Why is it so hard to write a program that requires UI Access privilege?
If you want your program to have the UI Access privilege, you have to jump through a few hoops. The program needs to be digitally signed, and it needs to go into the
system32 directory. Why is it so hard to get UI Access?
Because UI Access bypasses User Interface Privilege Isolation (UIPI) security measures. The more valuable the target, the more substantial the security measures.
UI Access allows low-integrity programs to access and interact with the user interface of high-integrity programs. This has historically been the source of security vulnerabilities. UIPI was created in part to prevent this type of security attack. If a low-integrity program could programmatically manipulate the user interface of a high-integrity program, then all an attacker needs to do is sit and wait for the user to elevate a command prompt, and then start programmatically driving the command prompt to do whatever it wanted.
If all you had to do to obtain UI Access was simply ask for it (by setting
uiaccess="true" in your manifest), then every piece of malware would just do that, and boom, the value of UIPI has effectively vanished. (This is the sort of trap that leads to eventually, nothing is special any more.)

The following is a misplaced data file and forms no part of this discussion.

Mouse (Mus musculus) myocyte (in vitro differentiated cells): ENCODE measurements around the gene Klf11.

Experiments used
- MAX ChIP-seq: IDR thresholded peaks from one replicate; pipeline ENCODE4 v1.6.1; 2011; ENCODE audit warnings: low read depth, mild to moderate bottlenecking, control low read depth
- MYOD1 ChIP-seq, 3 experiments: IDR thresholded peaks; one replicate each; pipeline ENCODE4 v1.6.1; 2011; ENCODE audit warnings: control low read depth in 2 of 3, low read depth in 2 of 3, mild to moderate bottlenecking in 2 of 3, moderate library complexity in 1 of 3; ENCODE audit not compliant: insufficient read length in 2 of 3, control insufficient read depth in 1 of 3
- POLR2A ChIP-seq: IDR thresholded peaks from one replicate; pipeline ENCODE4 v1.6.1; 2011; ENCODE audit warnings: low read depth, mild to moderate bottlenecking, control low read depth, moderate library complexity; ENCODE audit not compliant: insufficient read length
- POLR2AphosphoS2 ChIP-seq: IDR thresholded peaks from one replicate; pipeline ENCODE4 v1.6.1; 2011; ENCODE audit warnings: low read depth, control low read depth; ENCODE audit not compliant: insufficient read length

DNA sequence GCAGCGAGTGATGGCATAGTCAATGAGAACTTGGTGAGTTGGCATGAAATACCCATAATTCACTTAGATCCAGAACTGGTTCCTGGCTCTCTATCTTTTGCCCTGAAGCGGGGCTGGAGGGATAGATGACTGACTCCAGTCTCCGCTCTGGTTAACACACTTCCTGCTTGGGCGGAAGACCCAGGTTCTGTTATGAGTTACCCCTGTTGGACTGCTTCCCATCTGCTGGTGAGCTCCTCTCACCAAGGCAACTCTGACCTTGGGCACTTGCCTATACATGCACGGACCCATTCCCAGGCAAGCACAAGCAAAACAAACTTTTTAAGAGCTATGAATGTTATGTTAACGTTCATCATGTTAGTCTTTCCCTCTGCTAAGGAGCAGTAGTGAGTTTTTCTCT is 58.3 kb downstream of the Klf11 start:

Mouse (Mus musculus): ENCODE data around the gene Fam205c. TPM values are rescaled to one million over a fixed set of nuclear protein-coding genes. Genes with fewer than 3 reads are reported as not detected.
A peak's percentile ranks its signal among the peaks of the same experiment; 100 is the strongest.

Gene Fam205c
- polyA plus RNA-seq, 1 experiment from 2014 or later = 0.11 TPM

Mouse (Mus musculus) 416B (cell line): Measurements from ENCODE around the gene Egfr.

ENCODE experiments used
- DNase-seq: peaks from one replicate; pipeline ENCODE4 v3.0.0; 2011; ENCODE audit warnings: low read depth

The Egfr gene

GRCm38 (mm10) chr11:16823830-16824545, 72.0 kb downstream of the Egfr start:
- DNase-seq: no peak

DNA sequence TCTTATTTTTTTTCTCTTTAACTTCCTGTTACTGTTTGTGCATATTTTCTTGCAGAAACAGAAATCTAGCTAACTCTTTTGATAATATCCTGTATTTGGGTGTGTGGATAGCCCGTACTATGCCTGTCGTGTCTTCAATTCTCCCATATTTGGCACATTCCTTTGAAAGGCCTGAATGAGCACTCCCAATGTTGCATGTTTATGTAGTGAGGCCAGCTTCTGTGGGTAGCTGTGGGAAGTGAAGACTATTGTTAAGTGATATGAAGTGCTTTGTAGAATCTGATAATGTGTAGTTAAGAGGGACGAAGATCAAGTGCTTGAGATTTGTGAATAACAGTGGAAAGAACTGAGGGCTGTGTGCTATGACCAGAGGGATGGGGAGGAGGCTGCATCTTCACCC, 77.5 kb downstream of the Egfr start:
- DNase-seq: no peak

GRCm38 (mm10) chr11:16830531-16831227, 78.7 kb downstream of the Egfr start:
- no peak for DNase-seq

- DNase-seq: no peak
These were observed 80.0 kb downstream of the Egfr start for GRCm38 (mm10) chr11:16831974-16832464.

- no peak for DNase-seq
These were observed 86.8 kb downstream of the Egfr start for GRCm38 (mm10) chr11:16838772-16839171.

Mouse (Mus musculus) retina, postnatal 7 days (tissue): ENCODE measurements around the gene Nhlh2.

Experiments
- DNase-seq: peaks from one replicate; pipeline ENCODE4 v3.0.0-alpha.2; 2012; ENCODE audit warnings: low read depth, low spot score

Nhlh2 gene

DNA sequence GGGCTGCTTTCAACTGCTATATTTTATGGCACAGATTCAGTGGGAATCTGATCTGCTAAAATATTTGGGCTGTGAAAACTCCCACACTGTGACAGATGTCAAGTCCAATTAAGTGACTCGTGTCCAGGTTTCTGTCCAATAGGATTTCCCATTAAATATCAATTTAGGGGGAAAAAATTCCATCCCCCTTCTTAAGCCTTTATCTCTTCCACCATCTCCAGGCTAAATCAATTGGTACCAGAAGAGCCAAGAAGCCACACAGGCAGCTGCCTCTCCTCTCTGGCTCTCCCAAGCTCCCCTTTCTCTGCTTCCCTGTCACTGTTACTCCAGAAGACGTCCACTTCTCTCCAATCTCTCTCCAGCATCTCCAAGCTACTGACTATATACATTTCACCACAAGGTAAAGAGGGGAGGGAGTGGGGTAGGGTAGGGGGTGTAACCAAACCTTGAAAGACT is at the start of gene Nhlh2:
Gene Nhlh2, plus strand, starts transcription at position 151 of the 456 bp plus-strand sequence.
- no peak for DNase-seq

Okay, so the digital signature requirement is there to create a barrier to entry for malware authors. It also creates some degree of accountability (since you have to identify yourself to a certificate authority, though as we’ve seen in the past, this relies on certificate authorities remaining trustworthy), And it allows your application’s ability to obtain UI Access to be revoked by revoking the certificate.
But why does the file have to be in the
As we saw some time ago, the directory is the application bundle. If programs with UI Access could be installed anywhere, then an attacker could exploit an insecure application directory to plant a rogue copy of a system DLL in that directory, allowing itself to be injected into the process with UI Access and thereby compromise it.
The thinking here is “If the application cannot create its install directory, then the application cannot create its install directory wrong.”
Requiring progams with UI Access to be installed into the
system32 directory is an additional secure by default measure. In order to compromise the application bundle, the attacker must already have compromised the
system32 directory, at which point he’s already on the other side of the airtight hatchway.